I am an old seadog these days. In my youth I would rarely miss work, school or a duty day for something as irritating as a cold or flu. For centuries, if a Sailor went to Sick Call and was placed on the “binnacle list”, the leading Seaman or later, the Chief Petty Officer would let it be known that Sailor had better be suffering Scarlet Fever or a severed artery. Shirkers normally found themselves on duty rosters during port calls. These days I have accepted that I no longer can bicycle fifteen miles to my duty station and immediately run ( and pass) the PRT fitness test – I was then still under 30 years old; I probably would not be able to hoist a sixty or seventy Damage Control bag over my shoulder while wearing an OBA * and hustle up or down the ladder during one of the shipboard training sessions – the General Quarters Drill ( I was not quite 36 then). My older body has stopped writing the checks my ego really can’t cash. (For those who may never have seen a check, this idiom was once a popular expression.)
There once was a time in America when self-reliance, mental and physical toughness were characteristics of mature males – college educated or working class. So when an acquaintance talked about his Army veteran dad only recently talking with a Veterans Administration representative about medical issues he has had for the last thirty years, and getting a disability rating as a result, I listened.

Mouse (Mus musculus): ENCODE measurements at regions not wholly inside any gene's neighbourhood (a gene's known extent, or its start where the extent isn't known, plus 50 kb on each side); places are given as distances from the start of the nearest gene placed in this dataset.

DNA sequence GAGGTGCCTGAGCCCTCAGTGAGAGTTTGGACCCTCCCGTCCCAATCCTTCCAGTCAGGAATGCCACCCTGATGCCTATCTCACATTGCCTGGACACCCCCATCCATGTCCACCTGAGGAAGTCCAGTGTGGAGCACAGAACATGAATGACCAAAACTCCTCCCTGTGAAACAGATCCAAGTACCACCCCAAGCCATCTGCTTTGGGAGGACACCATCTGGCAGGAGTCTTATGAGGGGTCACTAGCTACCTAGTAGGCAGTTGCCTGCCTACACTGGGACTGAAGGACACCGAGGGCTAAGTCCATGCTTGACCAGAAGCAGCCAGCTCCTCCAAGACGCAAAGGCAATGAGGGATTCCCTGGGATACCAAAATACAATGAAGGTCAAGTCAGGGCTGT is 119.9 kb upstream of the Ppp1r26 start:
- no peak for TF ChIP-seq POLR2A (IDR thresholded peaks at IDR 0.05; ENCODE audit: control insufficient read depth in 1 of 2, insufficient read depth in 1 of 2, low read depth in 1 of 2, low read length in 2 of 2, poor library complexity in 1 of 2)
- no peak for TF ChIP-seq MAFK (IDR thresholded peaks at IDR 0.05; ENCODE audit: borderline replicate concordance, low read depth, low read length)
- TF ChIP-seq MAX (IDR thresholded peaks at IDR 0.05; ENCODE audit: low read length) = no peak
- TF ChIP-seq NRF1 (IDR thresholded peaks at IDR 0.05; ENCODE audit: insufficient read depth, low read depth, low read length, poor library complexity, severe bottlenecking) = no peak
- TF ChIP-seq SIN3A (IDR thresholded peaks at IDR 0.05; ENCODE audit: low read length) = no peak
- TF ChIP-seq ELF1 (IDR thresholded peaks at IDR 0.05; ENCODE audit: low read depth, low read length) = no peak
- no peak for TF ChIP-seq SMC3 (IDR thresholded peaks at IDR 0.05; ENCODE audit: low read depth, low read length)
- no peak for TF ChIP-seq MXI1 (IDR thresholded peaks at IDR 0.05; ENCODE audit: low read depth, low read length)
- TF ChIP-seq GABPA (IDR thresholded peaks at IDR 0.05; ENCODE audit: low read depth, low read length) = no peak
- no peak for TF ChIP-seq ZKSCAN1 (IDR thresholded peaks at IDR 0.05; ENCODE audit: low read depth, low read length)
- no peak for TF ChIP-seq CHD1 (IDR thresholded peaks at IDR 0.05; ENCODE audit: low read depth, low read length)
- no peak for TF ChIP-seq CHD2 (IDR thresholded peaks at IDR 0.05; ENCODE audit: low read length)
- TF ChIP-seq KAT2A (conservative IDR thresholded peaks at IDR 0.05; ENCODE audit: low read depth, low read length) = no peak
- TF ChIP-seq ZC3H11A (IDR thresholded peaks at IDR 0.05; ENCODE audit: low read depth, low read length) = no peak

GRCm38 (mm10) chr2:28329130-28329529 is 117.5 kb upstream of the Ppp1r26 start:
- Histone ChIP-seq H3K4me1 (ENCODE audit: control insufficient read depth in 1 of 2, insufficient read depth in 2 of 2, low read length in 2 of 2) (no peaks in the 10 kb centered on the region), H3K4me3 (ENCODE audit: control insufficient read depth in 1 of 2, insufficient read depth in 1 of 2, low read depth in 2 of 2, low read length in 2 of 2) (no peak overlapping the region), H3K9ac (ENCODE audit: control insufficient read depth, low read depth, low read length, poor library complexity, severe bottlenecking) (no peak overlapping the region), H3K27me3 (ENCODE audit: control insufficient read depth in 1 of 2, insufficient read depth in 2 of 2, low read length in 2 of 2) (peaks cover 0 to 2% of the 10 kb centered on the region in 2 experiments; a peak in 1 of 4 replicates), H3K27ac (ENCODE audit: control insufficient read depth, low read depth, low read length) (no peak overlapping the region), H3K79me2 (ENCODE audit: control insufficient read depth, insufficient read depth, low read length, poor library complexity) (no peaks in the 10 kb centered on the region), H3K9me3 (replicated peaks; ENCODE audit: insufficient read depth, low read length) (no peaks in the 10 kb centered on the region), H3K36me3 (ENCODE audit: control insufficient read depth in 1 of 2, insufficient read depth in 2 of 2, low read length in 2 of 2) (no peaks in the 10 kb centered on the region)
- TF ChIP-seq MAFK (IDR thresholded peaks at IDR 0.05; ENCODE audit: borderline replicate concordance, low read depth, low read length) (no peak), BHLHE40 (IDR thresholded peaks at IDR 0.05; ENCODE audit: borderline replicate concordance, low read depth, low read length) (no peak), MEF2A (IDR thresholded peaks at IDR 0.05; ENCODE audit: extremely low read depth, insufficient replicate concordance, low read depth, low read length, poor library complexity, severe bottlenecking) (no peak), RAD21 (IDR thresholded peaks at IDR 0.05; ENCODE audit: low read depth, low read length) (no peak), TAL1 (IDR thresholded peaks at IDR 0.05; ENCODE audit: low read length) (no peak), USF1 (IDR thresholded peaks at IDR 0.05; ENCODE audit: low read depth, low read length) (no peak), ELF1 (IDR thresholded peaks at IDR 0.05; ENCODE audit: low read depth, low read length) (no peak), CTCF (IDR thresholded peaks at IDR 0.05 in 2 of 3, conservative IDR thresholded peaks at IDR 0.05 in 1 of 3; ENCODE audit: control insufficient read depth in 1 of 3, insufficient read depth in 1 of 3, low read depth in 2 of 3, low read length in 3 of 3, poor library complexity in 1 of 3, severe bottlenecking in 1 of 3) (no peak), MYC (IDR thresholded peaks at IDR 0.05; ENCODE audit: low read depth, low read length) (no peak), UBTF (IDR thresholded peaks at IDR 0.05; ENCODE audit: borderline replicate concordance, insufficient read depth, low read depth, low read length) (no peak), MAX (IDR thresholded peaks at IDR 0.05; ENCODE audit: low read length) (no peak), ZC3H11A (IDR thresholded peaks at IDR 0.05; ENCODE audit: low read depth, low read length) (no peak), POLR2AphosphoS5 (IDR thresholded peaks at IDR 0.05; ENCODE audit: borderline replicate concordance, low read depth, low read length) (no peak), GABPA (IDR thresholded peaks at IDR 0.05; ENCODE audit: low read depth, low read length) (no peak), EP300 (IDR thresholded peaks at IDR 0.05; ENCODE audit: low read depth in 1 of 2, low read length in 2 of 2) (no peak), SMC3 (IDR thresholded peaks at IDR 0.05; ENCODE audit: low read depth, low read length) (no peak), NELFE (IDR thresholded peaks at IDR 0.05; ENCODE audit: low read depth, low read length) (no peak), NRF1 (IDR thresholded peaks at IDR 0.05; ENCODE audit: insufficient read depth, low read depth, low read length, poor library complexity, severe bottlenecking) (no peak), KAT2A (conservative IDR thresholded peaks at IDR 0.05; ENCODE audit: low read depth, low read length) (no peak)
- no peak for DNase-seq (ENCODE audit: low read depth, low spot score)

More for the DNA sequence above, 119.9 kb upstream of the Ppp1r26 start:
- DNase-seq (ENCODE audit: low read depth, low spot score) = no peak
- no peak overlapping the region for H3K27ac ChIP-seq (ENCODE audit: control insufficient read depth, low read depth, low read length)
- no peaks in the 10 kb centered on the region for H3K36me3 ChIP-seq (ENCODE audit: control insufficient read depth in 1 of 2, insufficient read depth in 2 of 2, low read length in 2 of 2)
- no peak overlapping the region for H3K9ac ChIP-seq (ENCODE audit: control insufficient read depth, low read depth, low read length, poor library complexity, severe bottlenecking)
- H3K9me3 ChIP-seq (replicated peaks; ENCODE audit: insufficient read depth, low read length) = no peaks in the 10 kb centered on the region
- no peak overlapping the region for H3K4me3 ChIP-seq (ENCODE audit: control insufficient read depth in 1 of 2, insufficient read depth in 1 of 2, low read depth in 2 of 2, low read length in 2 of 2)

More than twenty years ago, I was hospitalized after weeks-long exposure to toxic fumes; However, the service and my young invincibility complex made little of it. In hindsight, a ruptured appendix that year and 20 years of hospital visits for gastric issues might be connected. And for good measure, Gulf War inoculations, and radiation might be worth a good look. Even if the Government declines, I will gain experience that I can pass on to my son in the Army. He’s definitely got physical issues that were aggravated by his service. But he too, is a tough, self-reliant type. I don’t want him to wait 20 years.